Much attention is given to the diagnostic aspects of black exhaust smoke emitted from either petrol or diesel engines. Less attention is given to the causes of white emissions and what the causes might be.
Whether your Series Land Rover is burning petrol, diesel or lpg, one of the products of combustion is water vapour. If the temperature is low enough then this vapour can condense into tiny water droplets that appear white - basically cloud formation. We almost always see this when a cold engine first starts up - at least in the typical British climate. The white coloration should disappear as the exhaust system heats up and allows the water vapour to leave without condensing.
Another cause of the white smoke though is incomplete combustion of whatever the fuel is in the cylinders. We tend to associate black exhaust with unburnt fuel but that is the extreme case of incomplete combustion. If most of the fuel is burnt then the exhaust appears as a 'lighter shade of black' or even white. It is important to npte here that "fuel" is whatever is in the cylinders that can burn and in some cases this can include oil and brake fluid.
So, if we have a white smokey exhaust when the engine is at normal working temperature then we have a problem. It could have a variety of causes:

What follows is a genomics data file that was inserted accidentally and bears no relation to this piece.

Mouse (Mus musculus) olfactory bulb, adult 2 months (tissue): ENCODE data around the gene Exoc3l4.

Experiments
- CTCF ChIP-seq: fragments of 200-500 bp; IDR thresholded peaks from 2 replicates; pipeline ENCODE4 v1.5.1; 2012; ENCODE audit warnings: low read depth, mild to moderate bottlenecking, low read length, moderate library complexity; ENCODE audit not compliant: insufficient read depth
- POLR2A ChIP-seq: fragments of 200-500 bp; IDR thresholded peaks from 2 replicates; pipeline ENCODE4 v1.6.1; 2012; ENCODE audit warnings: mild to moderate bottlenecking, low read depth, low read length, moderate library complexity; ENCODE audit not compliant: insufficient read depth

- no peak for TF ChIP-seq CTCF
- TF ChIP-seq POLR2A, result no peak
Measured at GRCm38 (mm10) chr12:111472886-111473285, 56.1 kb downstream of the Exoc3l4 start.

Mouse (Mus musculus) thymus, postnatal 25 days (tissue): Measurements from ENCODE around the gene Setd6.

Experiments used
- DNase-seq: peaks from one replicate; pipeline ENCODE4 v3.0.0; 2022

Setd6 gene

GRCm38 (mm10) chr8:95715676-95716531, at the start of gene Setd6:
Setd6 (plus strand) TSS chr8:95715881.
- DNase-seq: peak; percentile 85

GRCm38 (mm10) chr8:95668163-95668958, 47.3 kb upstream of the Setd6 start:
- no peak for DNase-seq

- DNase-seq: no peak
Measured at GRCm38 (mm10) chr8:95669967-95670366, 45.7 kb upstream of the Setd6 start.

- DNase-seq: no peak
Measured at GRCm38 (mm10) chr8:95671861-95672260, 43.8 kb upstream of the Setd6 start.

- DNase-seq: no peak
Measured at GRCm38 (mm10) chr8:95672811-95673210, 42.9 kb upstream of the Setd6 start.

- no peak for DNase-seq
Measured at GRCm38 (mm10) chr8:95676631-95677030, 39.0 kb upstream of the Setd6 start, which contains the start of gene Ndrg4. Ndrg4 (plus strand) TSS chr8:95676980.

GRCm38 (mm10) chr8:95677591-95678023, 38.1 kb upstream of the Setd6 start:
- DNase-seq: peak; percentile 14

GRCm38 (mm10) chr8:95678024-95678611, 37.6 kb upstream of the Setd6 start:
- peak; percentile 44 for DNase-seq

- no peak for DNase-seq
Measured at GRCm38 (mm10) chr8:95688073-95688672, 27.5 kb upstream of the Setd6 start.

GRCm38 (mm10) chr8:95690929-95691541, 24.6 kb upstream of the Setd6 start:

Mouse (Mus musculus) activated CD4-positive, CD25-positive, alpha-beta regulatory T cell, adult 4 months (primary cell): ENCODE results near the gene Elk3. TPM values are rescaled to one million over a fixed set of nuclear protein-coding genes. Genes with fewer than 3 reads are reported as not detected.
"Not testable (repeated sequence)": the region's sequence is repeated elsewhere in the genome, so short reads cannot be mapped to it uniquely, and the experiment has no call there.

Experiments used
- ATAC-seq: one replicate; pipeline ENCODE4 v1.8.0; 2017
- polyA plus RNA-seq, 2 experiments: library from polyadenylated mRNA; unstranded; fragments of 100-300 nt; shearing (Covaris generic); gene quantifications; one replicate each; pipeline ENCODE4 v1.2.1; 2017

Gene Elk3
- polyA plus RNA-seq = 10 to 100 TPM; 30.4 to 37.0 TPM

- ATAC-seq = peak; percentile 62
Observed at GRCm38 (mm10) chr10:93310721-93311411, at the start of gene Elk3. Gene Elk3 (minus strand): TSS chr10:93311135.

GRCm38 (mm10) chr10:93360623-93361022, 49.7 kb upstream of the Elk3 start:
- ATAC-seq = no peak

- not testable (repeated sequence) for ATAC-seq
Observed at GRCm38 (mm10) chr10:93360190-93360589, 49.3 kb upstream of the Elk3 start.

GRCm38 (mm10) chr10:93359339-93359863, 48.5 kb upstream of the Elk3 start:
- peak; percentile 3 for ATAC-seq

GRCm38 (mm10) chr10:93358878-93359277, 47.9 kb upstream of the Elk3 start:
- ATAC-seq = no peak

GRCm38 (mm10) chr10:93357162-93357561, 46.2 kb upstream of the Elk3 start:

1. Anything that can cause fuel to enter the cylinders too late and thereby not have sufficient time to burn can be a cause e.g. a stretched timing chain or incorrect valve timing; incorrect timing for the diesel injector or petrol ignition timing.
2. Series Land Rovers with servo brakes could have brake fluid leaking past the brake master cylinder seal and into the brake servo unit. From
here it can get to the inlet manifold and hence into the combustion chamber to become unwanted 'fuel'. This problem would be best observed in heavily congested traffic when your right foot is going from side to side as well as up and down! So if the engine runs rough in such situations consider this as a possible cause. Check if the brake fluid level is dropping. The solution of course is to overhaul the brake master cylinder.
3. There could be coolant getting into the cylinders via a damaged cylinderhead gasket. This will cause rough engine idling and significant loss of power. You may observe air bubbles in the neck of the radiator when the engine is running and revved slightly (REMEMBER don't remove the radiator cap if the engine is hot).
4. A small amount of oil entering the combustion chambers may be mostly burnt as 'fuel' and result in white exhaust emissions. Only later, if the amount increases, will the exhaust become darker. So check for perished, or leaking valve stem oil seals, reduced engine compression or glazed cylinder walls.